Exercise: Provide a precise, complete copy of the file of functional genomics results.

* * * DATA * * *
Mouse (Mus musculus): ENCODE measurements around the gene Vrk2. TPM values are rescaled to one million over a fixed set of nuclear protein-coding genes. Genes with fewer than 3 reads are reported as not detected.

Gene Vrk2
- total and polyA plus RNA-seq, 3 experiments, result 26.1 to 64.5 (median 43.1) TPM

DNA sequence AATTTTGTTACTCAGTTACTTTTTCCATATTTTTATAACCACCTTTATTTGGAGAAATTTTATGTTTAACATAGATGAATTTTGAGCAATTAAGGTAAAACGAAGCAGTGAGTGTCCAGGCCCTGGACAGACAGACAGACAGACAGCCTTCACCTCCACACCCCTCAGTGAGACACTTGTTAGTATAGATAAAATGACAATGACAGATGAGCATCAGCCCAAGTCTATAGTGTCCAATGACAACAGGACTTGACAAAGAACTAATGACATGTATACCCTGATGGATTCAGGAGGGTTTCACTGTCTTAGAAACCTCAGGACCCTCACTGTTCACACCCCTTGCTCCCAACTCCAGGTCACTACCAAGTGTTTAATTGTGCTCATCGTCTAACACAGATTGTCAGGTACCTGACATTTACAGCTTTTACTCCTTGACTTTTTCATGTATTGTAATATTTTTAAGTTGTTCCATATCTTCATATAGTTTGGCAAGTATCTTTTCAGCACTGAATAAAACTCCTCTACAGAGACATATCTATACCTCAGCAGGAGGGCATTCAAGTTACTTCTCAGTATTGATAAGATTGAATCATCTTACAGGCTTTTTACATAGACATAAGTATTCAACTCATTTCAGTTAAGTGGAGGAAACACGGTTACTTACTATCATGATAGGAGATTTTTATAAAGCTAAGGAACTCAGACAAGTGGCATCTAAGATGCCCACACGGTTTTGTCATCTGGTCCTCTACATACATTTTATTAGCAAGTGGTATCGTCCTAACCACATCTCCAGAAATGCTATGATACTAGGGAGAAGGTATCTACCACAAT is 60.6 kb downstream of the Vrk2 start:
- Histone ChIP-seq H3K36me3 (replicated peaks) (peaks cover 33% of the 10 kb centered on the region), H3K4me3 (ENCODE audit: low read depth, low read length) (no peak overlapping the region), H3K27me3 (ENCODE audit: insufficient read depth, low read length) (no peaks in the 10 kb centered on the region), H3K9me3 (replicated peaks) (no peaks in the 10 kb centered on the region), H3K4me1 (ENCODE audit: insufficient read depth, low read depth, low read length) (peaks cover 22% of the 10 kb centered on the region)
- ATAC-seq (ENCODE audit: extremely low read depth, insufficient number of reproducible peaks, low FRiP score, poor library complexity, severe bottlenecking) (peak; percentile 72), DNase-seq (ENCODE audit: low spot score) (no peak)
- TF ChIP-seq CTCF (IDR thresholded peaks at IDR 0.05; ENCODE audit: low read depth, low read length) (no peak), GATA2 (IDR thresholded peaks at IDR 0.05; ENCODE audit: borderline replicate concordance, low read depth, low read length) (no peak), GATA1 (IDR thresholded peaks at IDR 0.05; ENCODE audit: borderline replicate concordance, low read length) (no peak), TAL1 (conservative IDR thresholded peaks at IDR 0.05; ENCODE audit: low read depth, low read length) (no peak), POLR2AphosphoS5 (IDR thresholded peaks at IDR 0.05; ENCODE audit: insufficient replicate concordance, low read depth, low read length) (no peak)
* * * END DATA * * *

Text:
Mouse (Mus musculus): ENCODE measurements around the gene Vrk2. TPM values are rescaled to one million over a fixed set of nuclear protein-coding genes. Genes with fewer than 3 reads are reported as not detected.

Gene Vrk2
- total and polyA plus RNA-seq, 3 experiments, result 26.1 to 64.5 (median 43.1) TPM

DNA sequence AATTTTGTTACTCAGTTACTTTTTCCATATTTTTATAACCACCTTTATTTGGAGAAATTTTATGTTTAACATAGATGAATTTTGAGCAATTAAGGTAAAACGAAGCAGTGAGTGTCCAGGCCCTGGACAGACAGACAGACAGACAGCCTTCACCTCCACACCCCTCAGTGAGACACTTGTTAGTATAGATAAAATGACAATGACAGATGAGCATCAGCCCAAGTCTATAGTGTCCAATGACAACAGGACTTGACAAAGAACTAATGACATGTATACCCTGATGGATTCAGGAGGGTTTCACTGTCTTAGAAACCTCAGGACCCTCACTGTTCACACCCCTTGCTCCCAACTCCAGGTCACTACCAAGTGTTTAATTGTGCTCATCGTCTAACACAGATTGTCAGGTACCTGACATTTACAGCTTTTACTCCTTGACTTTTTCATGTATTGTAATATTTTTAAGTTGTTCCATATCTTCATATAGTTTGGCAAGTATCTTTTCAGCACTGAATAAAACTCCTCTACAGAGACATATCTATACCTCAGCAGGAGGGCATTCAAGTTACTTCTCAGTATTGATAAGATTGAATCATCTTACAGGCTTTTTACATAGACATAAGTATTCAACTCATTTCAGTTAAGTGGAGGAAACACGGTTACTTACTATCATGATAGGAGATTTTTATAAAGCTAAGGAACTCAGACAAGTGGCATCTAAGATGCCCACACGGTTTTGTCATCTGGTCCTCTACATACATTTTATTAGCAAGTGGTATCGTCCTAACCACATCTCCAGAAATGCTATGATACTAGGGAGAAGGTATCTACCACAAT is 60.6 kb downstream of the Vrk2 start:
- Histone ChIP-seq H3K36me3 (replicated peaks) (peaks cover 33% of the 10 kb centered on the region), H3K4me3 (ENCODE audit: low read depth, low read length) (no peak overlapping the region), H3K27me3 (ENCODE audit: insufficient read depth, low read length) (no peaks in the 10 kb centered on the region), H3K9me3 (replicated peaks) (no peaks in the 10 kb centered on the region), H3K4me1 (ENCODE audit: insufficient read depth, low read depth, low read length) (peaks cover 22% of the 10 kb centered on the region)
- ATAC-seq (ENCODE audit: extremely low read depth, insufficient number of reproducible peaks, low FRiP score, poor library complexity, severe bottlenecking) (peak; percentile 72), DNase-seq (ENCODE audit: low spot score) (no peak)
- TF ChIP-seq CTCF (IDR thresholded peaks at IDR 0.05; ENCODE audit: low read depth, low read length) (no peak), GATA2 (IDR thresholded peaks at IDR 0.05; ENCODE audit: borderline replicate concordance, low read depth, low read length) (no peak), GATA1 (IDR thresholded peaks at IDR 0.05; ENCODE audit: borderline replicate concordance, low read length) (no peak), TAL1 (conservative IDR thresholded peaks at IDR 0.05; ENCODE audit: low read depth, low read length) (no peak), POLR2AphosphoS5 (IDR thresholded peaks at IDR 0.05; ENCODE audit: insufficient replicate concordance, low read depth, low read length) (no peak)